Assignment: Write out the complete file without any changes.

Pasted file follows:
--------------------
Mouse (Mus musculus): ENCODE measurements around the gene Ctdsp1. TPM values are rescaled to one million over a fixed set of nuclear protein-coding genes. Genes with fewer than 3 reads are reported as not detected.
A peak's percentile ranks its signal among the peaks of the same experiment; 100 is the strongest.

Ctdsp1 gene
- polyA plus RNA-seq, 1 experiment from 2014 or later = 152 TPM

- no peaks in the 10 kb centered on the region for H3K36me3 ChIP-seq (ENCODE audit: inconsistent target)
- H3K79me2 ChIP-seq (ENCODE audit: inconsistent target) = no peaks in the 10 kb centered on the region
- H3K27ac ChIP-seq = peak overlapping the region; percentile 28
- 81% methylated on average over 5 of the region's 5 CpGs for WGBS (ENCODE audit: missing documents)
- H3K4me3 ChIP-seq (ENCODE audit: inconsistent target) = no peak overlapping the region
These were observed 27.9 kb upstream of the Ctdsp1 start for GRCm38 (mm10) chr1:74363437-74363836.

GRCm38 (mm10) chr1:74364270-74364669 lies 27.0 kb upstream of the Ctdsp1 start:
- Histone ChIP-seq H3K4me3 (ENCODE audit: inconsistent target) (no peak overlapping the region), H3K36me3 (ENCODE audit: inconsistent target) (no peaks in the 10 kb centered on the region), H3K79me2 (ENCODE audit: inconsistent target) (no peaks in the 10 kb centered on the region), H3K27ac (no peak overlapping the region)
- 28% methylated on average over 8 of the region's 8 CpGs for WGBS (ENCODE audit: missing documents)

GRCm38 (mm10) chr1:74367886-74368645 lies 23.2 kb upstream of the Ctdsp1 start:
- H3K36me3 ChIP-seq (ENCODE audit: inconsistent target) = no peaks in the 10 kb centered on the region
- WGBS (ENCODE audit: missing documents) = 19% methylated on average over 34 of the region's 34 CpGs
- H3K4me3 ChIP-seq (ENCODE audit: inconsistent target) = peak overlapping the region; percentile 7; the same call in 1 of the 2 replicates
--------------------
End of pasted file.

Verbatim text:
Mouse (Mus musculus): ENCODE measurements around the gene Ctdsp1. TPM values are rescaled to one million over a fixed set of nuclear protein-coding genes. Genes with fewer than 3 reads are reported as not detected.
A peak's percentile ranks its signal among the peaks of the same experiment; 100 is the strongest.

Ctdsp1 gene
- polyA plus RNA-seq, 1 experiment from 2014 or later = 152 TPM

- no peaks in the 10 kb centered on the region for H3K36me3 ChIP-seq (ENCODE audit: inconsistent target)
- H3K79me2 ChIP-seq (ENCODE audit: inconsistent target) = no peaks in the 10 kb centered on the region
- H3K27ac ChIP-seq = peak overlapping the region; percentile 28
- 81% methylated on average over 5 of the region's 5 CpGs for WGBS (ENCODE audit: missing documents)
- H3K4me3 ChIP-seq (ENCODE audit: inconsistent target) = no peak overlapping the region
These were observed 27.9 kb upstream of the Ctdsp1 start for GRCm38 (mm10) chr1:74363437-74363836.

GRCm38 (mm10) chr1:74364270-74364669 lies 27.0 kb upstream of the Ctdsp1 start:
- Histone ChIP-seq H3K4me3 (ENCODE audit: inconsistent target) (no peak overlapping the region), H3K36me3 (ENCODE audit: inconsistent target) (no peaks in the 10 kb centered on the region), H3K79me2 (ENCODE audit: inconsistent target) (no peaks in the 10 kb centered on the region), H3K27ac (no peak overlapping the region)
- 28% methylated on average over 8 of the region's 8 CpGs for WGBS (ENCODE audit: missing documents)

GRCm38 (mm10) chr1:74367886-74368645 lies 23.2 kb upstream of the Ctdsp1 start:
- H3K36me3 ChIP-seq (ENCODE audit: inconsistent target) = no peaks in the 10 kb centered on the region
- WGBS (ENCODE audit: missing documents) = 19% methylated on average over 34 of the region's 34 CpGs
- H3K4me3 ChIP-seq (ENCODE audit: inconsistent target) = peak overlapping the region; percentile 7; the same call in 1 of the 2 replicates